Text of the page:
EDITORIAL: The government borrowed up to 77 percent domestically to finance its fiscal deficit in the first six months of the current year with interest, a component of current expenditure, rising to 4.2 trillion rupees of which 3.69 trillion rupees was on domestic debt – around 58 percent of what was budgeted for the year at 6.4 trillion rupees.

Subsequent data indicates that the Caretaker government upped its reliance on domestic debt due to the prevalence of a very high interest rate as a consequence of sustained poor rating by international rating agencies that disabled the authorities from borrowing the budgeted 6.1 billion dollars from the commercial banking sector abroad as well through issuance of sukuk/Eurobonds (debt equity).**

There has been no update on the rise in domestic debt during the second half of the current year though the State Bank of Pakistan website gives a provisional figure of domestic debt and liabilities at 43.4 trillion rupees as of March 2024 against 42.5 trillion rupees in December 2023 - a rise of 2 percent in three months.

If one adds the fact that the bulk of this borrowing was through issuance of Pakistan Investment Bonds the relevance of the high discount rate - at 22 percent - as a contributor to domestic indebtedness as well as fuelling inflation is clear.

What is baffling is the observation by the International Monetary Fund in the second and final review of the Stand-By Arrangement that “monetary policy should remain data-driven and attentive to stickiness in core inflation, as well as resolutely address any emerging risk.” If the policy rate was data driven then with the April Consumer Price Index of 17.3 percent and core inflation of 13.1 a 22 percent discount rate does reflect that it is data driven.

And as per Pakistan Bureau of Statistics data, which is challenged by independent economists to the tune of plus 2.5 to 3 percent CPI and core inflation have both been on a consistently downward trajectory and hence this attentiveness is not merited.

The risk is the tendency of the Pakistan Bureau of Statistics (PBS) to understate the rate of inflation by taking the lowest (read subsidised) rather than the average utility charges and the price of subsidised commodities in the Utility Stores irrespective of their availability in those stores.

Business Recorder has been urging Pakistan economic team leaders to focus on slashing current expenditure, which would require a massive sacrifice by influential groups, the suggestion is to limit all procurement expenditure that can be deferred for a year or two, not to insist on a pay raise for public sector employees, paid for by the taxpayers, as private sector has been unable to give a raise to its employees due to the five- to six-year-long economic impasse.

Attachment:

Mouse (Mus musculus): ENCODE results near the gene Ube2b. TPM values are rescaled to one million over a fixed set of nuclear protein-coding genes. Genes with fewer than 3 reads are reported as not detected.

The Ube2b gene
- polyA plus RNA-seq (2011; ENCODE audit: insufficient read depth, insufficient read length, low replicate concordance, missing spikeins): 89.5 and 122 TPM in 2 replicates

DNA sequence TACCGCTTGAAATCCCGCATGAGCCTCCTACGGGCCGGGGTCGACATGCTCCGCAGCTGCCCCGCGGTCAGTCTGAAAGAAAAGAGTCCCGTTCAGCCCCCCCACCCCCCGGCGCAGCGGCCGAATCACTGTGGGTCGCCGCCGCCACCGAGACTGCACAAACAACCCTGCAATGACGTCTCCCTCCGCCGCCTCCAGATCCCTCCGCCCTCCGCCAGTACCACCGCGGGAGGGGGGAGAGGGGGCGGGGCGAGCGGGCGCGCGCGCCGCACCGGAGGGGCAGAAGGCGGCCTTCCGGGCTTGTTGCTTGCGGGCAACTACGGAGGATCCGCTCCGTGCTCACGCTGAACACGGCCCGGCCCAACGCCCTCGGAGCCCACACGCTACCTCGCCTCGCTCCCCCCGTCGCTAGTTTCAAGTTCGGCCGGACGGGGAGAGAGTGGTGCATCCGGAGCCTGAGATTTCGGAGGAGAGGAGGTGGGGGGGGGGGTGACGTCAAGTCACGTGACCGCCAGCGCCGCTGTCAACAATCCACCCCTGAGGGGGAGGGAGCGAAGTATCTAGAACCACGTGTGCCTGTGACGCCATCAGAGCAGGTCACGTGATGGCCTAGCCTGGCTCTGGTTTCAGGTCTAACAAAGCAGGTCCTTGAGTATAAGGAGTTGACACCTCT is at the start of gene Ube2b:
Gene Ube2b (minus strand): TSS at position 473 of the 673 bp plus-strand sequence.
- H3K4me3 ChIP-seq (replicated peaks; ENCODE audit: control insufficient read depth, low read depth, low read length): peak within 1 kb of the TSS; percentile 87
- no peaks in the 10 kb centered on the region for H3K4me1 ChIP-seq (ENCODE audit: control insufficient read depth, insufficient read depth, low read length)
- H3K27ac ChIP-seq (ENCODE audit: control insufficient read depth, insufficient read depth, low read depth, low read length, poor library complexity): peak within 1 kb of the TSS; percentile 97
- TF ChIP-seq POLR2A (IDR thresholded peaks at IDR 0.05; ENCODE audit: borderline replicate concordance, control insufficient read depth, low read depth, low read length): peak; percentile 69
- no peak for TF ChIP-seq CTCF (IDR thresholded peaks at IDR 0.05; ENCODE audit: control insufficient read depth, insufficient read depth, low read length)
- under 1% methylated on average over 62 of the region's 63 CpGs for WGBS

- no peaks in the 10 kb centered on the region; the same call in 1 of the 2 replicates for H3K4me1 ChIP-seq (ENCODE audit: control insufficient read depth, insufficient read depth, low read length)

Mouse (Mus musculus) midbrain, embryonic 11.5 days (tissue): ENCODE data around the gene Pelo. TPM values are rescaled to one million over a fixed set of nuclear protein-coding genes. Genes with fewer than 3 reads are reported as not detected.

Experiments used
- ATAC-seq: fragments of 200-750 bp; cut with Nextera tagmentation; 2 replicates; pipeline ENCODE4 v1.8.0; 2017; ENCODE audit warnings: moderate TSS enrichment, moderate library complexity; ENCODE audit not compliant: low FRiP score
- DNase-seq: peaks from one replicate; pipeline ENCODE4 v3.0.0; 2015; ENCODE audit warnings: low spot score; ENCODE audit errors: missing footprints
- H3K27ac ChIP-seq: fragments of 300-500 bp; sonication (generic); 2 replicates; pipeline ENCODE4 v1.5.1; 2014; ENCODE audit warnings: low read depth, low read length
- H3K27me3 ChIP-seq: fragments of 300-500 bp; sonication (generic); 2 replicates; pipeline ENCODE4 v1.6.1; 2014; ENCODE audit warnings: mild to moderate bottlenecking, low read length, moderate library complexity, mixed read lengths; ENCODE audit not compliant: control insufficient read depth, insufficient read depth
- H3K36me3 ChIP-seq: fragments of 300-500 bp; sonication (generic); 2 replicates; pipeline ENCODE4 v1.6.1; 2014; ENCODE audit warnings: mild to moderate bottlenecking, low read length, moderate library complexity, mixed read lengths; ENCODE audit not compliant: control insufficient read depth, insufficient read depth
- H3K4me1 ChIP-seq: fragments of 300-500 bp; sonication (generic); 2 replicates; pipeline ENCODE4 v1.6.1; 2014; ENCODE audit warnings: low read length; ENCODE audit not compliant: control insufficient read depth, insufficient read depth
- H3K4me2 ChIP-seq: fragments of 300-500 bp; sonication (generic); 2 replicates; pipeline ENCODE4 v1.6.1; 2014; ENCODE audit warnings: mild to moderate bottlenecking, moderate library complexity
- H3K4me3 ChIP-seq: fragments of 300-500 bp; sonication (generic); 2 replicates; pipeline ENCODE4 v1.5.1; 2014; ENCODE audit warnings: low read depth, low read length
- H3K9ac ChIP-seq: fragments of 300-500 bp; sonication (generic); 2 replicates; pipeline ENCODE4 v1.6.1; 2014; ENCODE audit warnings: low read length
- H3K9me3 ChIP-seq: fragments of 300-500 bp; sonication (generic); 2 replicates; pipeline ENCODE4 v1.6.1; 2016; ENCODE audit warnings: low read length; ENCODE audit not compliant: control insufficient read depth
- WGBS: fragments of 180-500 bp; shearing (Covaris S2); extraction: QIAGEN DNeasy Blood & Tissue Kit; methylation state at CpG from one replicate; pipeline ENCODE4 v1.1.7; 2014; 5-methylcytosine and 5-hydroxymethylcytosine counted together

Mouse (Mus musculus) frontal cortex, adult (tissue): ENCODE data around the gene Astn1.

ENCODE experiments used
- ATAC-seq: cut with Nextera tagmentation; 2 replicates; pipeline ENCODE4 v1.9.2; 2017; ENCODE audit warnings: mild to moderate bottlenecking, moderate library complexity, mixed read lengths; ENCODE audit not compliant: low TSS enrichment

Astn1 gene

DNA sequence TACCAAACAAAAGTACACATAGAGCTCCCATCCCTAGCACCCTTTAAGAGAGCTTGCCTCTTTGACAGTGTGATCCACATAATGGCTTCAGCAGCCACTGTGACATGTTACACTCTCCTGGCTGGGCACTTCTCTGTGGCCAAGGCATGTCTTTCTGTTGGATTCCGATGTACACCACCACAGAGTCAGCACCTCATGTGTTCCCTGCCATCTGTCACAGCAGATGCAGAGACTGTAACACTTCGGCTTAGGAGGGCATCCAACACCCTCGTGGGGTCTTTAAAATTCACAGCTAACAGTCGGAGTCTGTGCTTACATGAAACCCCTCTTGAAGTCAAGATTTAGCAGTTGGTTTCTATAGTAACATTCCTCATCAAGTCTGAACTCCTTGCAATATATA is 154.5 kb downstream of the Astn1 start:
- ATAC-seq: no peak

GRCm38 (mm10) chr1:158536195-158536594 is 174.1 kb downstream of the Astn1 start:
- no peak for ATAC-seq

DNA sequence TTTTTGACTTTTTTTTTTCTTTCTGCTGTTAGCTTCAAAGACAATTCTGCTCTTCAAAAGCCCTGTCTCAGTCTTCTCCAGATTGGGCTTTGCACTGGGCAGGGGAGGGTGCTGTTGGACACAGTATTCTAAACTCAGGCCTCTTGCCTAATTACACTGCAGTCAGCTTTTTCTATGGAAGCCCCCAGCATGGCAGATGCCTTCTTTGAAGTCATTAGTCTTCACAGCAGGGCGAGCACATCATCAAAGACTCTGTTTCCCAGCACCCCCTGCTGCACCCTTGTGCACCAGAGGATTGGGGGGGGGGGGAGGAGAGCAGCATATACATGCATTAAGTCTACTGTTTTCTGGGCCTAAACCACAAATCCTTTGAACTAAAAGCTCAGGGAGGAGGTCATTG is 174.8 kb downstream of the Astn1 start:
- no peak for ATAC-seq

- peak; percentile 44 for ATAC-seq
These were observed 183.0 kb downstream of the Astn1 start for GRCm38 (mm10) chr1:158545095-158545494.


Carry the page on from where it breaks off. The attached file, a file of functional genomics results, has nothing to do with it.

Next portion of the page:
This would also create a leverage with the lenders in terms of phasing out harsh upfront conditions, and thereby provide some relief in terms of a lower raise in utility rates through administrative measures.

Concurrently, this newspaper would suggest to the IMF to begin evaluating its programme design to determine whether its prescriptions are suited to unique economic conditions that prevail in different countries as well as in Pakistan.

This is not to deny that Pakistani governments over many decades have not been severely remiss in implementing policies that are based on political as opposed to economic considerations, a fact that accounts for the steady erosion of all major macroeconomic indicators as well as sector that are partially stabilised with borrowing from multilaterals and bilaterals as well as domestically but once a semblance of stability is reached reforms are abandoned.

It is therefore imperative that there be internal introspection by the Ministry of Finance though sadly it appears that the IMF team is engaged in insisting on the implementation of its own flawed design with the economic team capitulating based on its overarching need to access foreign loans and is not focused on reducing current expenditure.

Copyright Business Recorder, 2024


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KU May 28, 2024 10:53am
ECP officials are rewarded with three-salary bonus for successful elections n govt baboos are all set to see 15% salary increase, n many unreported expenditures by royal court of Pakistan. What debt?
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Aamir May 29, 2024 10:40am
Correct. We need to cut govt and defense expenditures. Govt is living beyond it's means at the expense of the citizens who get nearly nothing in return for their tax money.
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Javaid Ahmed May 29, 2024 04:34pm
Your comments on things not being data driven, show a lack of understanding of statistica and data science.
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